“The way that this is discussed by proponents of this fix-it bill, it is the equivalent of the local version of Trump’s invasion of the hordes from south of the border,” Kasdin said. “There is no crisis. There is no invasion. There is no threat to the City.” 

According to a City staff report, he said, “There are a handful, 7 or 8 current projects which are in the pipeline. All total, all total – if they add the extra FAR that would be allowed under this interpretation by the Board of Adjustment – it’s 86,000 sq ft” in a City with an estimated 23 million sq ft of built environment.

“There is zero urgency to it when you’re talking about 86,000 sq ft in the built environment that has tens of millions of sq ft… It’s fake. There is no emergency,” he said.

Given the potential that a judge could rule in favor of the Board of Adjustment, Planning Board Chair Brian Elias said, “In light of that possibility, then this is an emergency for the City… Otherwise then the Code is going to be determined by a Circuit judge.”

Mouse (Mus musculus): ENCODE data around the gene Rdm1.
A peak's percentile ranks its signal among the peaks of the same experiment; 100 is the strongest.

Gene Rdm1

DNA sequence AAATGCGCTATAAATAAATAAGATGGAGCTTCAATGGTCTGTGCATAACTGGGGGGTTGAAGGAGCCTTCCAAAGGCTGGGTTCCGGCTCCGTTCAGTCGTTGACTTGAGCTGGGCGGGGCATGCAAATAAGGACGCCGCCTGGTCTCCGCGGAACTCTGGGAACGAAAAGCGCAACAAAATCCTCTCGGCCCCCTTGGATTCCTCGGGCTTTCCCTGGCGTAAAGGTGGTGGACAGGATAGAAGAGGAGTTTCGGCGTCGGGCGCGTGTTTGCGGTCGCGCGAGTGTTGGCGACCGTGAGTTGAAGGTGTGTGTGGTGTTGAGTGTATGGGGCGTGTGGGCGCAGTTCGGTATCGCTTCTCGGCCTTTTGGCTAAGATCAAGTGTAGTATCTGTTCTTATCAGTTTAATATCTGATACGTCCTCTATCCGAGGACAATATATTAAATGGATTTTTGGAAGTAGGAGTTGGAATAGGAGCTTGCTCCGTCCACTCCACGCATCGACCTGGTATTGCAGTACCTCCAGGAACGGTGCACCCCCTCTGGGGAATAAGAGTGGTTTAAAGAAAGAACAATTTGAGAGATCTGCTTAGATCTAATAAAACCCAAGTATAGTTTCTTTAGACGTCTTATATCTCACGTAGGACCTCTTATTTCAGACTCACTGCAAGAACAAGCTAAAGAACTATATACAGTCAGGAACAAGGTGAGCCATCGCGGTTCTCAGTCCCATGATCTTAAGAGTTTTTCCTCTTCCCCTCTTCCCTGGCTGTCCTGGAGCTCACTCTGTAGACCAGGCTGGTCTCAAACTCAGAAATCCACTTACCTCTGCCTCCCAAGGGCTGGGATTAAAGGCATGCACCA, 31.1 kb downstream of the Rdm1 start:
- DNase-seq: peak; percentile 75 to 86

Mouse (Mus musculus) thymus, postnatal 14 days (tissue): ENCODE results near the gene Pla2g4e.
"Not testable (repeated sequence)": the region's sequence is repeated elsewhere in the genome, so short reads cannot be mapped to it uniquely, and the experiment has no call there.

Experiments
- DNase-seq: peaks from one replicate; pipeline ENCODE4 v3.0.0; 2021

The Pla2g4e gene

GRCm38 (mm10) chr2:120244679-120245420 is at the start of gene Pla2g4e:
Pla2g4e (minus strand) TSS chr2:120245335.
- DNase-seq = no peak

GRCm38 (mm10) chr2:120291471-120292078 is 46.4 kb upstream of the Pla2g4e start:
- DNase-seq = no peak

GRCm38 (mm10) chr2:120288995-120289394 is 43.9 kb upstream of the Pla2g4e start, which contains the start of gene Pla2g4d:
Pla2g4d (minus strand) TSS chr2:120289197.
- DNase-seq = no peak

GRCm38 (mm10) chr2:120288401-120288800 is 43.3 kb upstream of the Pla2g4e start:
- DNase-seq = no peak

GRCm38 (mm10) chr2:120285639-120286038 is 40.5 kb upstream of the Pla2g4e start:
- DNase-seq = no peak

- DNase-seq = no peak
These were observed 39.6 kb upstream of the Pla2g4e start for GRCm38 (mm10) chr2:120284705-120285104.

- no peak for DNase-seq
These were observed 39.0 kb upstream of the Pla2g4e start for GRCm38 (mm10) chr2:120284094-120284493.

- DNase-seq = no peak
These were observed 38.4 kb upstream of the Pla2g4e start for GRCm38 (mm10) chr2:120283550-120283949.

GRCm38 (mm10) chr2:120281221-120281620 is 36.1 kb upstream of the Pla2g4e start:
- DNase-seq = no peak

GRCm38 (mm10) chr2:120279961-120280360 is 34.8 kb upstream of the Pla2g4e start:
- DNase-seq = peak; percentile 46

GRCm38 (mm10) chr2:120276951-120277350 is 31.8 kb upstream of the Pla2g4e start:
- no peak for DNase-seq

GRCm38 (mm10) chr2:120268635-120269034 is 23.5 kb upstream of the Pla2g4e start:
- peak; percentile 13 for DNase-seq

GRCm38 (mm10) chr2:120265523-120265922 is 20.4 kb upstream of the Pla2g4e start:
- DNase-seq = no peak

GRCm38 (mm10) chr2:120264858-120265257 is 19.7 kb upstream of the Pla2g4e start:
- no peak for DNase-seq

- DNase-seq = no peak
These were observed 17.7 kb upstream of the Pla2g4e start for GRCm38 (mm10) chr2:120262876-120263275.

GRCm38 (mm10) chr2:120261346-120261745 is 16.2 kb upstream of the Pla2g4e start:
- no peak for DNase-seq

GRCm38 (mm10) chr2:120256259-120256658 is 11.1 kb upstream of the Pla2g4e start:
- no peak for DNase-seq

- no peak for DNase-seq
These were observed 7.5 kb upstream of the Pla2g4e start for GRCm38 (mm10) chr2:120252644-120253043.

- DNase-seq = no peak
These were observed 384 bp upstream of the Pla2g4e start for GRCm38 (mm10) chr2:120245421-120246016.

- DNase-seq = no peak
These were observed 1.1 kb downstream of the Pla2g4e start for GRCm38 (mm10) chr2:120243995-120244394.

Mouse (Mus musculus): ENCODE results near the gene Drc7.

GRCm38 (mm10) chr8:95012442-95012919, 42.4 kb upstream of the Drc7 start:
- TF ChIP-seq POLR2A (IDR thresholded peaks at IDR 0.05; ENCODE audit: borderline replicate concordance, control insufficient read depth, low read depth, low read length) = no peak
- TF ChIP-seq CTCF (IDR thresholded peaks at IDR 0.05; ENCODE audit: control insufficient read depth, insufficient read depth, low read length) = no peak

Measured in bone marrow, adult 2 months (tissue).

Citing “a rogue decision of our own board,” special counsel for the City Jeffrey Bass, Shubin & Bass, told the Planning Board, “The matter on referral before you today represents the City Commission’s legislative wish to control its own destiny and decide this issue for itself as it and only it has the authority.”

Following a robust debate that previewed the future discussion on FAR, proponents made their case for additional floor area by saying more efficiency will allow for more affordable housing, adaptive reuse and preservation of older buildings that were built with more floor area than currently allowed after two downzonings, and additional opportunities for more resilient building.